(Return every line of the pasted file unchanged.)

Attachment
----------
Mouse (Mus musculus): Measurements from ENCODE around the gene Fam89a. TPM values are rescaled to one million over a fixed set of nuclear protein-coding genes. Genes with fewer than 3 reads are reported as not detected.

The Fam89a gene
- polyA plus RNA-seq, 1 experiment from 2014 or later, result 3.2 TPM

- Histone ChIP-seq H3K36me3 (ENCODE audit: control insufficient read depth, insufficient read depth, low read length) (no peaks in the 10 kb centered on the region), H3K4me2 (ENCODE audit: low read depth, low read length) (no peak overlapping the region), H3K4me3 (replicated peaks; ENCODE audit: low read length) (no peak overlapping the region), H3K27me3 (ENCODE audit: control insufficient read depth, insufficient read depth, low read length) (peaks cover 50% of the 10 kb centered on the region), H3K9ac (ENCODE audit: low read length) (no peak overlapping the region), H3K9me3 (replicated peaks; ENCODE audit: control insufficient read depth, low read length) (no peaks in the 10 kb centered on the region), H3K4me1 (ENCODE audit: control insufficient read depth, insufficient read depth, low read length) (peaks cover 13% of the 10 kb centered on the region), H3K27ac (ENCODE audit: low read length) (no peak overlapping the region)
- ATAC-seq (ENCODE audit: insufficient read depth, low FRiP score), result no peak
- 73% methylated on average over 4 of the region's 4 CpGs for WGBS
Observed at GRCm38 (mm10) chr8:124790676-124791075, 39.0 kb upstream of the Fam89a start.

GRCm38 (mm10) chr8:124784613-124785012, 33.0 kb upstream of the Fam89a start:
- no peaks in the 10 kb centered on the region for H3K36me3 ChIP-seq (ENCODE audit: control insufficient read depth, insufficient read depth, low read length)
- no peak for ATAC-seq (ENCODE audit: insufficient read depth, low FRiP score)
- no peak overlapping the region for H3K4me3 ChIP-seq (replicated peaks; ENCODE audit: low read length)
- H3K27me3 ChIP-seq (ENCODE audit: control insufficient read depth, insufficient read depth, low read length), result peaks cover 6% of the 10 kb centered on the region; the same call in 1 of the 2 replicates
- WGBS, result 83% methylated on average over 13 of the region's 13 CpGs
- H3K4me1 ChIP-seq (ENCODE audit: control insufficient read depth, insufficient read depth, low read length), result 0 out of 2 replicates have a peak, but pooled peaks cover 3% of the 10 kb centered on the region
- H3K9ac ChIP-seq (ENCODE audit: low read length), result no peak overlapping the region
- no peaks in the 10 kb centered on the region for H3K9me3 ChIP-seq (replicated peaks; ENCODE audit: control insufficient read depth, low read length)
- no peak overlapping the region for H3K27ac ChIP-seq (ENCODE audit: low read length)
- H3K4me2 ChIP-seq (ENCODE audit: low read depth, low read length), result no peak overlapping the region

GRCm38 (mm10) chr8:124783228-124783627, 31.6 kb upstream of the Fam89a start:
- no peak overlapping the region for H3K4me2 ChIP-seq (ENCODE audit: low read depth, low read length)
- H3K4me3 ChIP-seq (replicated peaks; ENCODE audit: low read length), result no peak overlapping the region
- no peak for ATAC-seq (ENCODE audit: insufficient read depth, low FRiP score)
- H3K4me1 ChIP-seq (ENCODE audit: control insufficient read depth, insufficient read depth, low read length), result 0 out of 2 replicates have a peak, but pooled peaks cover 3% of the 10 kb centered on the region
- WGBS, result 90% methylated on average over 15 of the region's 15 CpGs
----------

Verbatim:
Mouse (Mus musculus): Measurements from ENCODE around the gene Fam89a. TPM values are rescaled to one million over a fixed set of nuclear protein-coding genes. Genes with fewer than 3 reads are reported as not detected.

The Fam89a gene
- polyA plus RNA-seq, 1 experiment from 2014 or later, result 3.2 TPM

- Histone ChIP-seq H3K36me3 (ENCODE audit: control insufficient read depth, insufficient read depth, low read length) (no peaks in the 10 kb centered on the region), H3K4me2 (ENCODE audit: low read depth, low read length) (no peak overlapping the region), H3K4me3 (replicated peaks; ENCODE audit: low read length) (no peak overlapping the region), H3K27me3 (ENCODE audit: control insufficient read depth, insufficient read depth, low read length) (peaks cover 50% of the 10 kb centered on the region), H3K9ac (ENCODE audit: low read length) (no peak overlapping the region), H3K9me3 (replicated peaks; ENCODE audit: control insufficient read depth, low read length) (no peaks in the 10 kb centered on the region), H3K4me1 (ENCODE audit: control insufficient read depth, insufficient read depth, low read length) (peaks cover 13% of the 10 kb centered on the region), H3K27ac (ENCODE audit: low read length) (no peak overlapping the region)
- ATAC-seq (ENCODE audit: insufficient read depth, low FRiP score), result no peak
- 73% methylated on average over 4 of the region's 4 CpGs for WGBS
Observed at GRCm38 (mm10) chr8:124790676-124791075, 39.0 kb upstream of the Fam89a start.

GRCm38 (mm10) chr8:124784613-124785012, 33.0 kb upstream of the Fam89a start:
- no peaks in the 10 kb centered on the region for H3K36me3 ChIP-seq (ENCODE audit: control insufficient read depth, insufficient read depth, low read length)
- no peak for ATAC-seq (ENCODE audit: insufficient read depth, low FRiP score)
- no peak overlapping the region for H3K4me3 ChIP-seq (replicated peaks; ENCODE audit: low read length)
- H3K27me3 ChIP-seq (ENCODE audit: control insufficient read depth, insufficient read depth, low read length), result peaks cover 6% of the 10 kb centered on the region; the same call in 1 of the 2 replicates
- WGBS, result 83% methylated on average over 13 of the region's 13 CpGs
- H3K4me1 ChIP-seq (ENCODE audit: control insufficient read depth, insufficient read depth, low read length), result 0 out of 2 replicates have a peak, but pooled peaks cover 3% of the 10 kb centered on the region
- H3K9ac ChIP-seq (ENCODE audit: low read length), result no peak overlapping the region
- no peaks in the 10 kb centered on the region for H3K9me3 ChIP-seq (replicated peaks; ENCODE audit: control insufficient read depth, low read length)
- no peak overlapping the region for H3K27ac ChIP-seq (ENCODE audit: low read length)
- H3K4me2 ChIP-seq (ENCODE audit: low read depth, low read length), result no peak overlapping the region

GRCm38 (mm10) chr8:124783228-124783627, 31.6 kb upstream of the Fam89a start:
- no peak overlapping the region for H3K4me2 ChIP-seq (ENCODE audit: low read depth, low read length)
- H3K4me3 ChIP-seq (replicated peaks; ENCODE audit: low read length), result no peak overlapping the region
- no peak for ATAC-seq (ENCODE audit: insufficient read depth, low FRiP score)
- H3K4me1 ChIP-seq (ENCODE audit: control insufficient read depth, insufficient read depth, low read length), result 0 out of 2 replicates have a peak, but pooled peaks cover 3% of the 10 kb centered on the region
- WGBS, result 90% methylated on average over 15 of the region's 15 CpGs